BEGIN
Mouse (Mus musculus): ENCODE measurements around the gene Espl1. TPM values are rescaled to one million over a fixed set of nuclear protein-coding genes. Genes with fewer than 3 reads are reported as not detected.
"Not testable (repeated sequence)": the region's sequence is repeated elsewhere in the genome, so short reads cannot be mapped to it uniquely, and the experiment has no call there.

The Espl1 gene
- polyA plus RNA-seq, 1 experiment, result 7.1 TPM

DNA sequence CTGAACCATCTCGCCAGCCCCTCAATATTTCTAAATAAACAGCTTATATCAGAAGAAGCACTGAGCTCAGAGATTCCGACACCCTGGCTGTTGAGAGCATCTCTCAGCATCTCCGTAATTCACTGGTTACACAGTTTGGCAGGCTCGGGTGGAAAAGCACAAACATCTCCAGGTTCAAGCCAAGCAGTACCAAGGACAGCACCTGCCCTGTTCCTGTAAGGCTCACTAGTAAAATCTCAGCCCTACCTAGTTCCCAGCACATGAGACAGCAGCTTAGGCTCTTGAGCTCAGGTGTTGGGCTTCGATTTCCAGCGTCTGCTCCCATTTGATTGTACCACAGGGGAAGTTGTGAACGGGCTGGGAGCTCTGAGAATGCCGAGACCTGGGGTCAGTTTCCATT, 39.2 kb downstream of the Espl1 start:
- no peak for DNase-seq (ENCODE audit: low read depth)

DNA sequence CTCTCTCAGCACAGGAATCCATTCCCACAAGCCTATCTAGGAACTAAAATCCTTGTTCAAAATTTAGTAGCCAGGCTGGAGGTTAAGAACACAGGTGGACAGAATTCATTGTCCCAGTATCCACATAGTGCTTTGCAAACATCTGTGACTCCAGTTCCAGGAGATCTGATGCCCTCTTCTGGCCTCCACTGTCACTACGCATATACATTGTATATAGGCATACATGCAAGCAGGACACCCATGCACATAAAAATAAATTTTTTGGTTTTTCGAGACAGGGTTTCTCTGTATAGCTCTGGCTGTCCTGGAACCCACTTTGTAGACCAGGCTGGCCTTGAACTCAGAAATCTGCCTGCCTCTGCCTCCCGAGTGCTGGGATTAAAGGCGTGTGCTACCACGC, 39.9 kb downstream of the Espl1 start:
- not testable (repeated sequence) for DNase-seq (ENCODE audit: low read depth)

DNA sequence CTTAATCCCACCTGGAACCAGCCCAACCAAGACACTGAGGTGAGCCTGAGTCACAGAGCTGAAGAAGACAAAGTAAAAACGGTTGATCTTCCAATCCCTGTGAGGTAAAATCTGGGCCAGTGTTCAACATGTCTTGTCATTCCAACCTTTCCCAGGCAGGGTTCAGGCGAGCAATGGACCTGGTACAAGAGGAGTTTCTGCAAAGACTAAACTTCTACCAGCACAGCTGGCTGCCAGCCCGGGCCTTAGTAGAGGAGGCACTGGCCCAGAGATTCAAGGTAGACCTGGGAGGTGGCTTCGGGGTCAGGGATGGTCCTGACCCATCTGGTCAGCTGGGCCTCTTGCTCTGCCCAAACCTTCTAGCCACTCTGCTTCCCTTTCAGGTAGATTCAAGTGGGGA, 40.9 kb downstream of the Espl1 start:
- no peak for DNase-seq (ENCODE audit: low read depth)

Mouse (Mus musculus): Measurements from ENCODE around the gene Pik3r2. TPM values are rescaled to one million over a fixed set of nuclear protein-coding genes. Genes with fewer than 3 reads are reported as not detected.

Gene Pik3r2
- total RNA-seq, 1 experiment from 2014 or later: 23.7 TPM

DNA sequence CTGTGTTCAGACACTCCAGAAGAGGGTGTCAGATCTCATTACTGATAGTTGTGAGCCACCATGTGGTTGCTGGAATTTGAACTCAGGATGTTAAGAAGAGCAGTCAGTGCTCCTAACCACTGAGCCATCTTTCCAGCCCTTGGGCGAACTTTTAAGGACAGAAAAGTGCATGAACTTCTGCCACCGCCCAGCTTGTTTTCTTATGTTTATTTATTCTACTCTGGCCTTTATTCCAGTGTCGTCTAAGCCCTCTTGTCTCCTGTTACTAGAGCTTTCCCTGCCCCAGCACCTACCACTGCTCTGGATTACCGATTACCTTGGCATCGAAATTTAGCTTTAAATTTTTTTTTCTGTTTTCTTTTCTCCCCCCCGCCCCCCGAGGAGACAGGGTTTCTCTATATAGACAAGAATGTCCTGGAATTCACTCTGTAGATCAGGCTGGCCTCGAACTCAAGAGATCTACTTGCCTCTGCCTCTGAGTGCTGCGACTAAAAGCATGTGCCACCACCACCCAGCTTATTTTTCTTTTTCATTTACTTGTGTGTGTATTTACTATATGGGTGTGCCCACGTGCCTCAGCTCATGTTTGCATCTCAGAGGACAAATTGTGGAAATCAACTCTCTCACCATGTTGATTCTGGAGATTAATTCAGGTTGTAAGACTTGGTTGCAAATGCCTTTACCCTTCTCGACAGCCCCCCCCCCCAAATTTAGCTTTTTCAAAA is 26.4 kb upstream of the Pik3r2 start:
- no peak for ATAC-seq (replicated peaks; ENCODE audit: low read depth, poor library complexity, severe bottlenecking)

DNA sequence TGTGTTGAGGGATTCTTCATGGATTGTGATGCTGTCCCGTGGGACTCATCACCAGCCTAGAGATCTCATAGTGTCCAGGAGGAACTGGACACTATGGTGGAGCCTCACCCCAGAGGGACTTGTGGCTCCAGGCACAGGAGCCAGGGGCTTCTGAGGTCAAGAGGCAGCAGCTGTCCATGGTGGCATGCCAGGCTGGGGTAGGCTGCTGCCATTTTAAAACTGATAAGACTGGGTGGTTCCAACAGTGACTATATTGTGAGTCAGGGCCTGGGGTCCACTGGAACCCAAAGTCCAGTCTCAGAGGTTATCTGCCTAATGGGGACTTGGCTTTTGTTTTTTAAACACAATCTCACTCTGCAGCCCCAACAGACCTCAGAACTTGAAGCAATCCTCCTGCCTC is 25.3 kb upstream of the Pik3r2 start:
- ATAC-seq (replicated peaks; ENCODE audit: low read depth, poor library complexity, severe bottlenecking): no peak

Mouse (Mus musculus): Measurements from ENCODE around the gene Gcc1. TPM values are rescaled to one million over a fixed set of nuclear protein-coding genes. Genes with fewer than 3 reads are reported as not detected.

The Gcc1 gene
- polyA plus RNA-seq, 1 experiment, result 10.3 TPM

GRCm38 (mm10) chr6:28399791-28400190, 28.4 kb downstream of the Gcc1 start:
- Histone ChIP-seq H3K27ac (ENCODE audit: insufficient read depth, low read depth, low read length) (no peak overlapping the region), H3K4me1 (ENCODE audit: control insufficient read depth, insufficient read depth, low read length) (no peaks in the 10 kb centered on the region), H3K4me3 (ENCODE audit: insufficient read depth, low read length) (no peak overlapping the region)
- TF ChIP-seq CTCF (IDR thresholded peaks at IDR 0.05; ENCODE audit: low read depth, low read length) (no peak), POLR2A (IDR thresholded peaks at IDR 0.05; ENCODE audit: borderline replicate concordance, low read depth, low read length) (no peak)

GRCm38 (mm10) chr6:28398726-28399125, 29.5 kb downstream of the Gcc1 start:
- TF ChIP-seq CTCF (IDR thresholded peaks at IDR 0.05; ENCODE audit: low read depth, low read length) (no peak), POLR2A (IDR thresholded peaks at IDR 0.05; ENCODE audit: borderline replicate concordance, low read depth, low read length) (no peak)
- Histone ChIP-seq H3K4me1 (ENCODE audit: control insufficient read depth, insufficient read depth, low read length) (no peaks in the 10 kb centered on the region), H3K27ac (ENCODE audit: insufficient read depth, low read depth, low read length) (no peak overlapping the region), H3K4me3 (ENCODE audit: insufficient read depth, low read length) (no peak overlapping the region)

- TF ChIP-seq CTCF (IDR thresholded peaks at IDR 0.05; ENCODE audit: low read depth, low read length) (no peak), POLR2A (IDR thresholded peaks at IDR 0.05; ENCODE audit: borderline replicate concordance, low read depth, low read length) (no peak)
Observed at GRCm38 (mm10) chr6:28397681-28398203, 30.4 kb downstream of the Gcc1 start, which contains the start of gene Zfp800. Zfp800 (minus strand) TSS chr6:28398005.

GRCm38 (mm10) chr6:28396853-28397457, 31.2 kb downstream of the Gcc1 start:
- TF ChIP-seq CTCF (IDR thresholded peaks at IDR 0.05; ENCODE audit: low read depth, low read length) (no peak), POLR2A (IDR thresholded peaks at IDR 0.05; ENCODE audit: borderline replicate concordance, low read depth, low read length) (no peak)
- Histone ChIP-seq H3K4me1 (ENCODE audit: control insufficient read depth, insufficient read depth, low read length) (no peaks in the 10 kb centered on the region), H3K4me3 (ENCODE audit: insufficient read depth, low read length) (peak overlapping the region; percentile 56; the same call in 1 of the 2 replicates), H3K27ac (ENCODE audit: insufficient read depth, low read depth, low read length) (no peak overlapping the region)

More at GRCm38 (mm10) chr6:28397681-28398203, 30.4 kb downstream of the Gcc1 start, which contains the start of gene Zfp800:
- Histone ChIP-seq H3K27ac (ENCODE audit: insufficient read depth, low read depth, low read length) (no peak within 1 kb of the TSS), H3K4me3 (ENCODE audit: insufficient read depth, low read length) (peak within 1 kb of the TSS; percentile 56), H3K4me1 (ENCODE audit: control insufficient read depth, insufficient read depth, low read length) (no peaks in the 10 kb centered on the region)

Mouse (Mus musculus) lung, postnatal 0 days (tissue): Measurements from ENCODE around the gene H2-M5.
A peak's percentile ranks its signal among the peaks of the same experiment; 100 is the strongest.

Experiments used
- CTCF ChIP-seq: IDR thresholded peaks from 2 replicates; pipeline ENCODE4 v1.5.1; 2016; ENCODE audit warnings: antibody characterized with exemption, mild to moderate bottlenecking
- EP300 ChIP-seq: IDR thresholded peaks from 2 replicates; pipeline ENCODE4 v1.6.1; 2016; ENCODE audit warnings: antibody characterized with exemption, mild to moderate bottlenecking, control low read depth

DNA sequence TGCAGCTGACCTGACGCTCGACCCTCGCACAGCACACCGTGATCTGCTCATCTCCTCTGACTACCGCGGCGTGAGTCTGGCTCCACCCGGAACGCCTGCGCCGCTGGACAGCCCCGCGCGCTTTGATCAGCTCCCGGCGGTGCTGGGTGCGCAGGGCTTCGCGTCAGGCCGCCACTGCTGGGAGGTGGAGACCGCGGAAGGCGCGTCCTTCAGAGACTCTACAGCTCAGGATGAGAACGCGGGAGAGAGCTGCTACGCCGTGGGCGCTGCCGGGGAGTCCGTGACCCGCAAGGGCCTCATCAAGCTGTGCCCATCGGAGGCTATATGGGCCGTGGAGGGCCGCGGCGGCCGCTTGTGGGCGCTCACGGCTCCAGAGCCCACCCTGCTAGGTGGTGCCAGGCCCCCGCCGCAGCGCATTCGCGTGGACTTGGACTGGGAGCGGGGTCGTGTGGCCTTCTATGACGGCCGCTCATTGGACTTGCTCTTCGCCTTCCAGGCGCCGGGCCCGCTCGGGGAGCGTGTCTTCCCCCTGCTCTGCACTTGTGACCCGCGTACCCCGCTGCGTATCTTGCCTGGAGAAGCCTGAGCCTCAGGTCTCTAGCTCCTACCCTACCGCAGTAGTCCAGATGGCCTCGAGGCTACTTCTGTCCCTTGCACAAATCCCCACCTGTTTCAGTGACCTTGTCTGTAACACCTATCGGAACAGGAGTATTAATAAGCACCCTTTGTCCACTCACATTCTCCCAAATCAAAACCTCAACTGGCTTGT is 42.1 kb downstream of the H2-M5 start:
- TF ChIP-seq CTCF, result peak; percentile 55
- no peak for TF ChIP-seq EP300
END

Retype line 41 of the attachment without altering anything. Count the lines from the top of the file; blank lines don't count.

- no peak for TF ChIP-seq EP300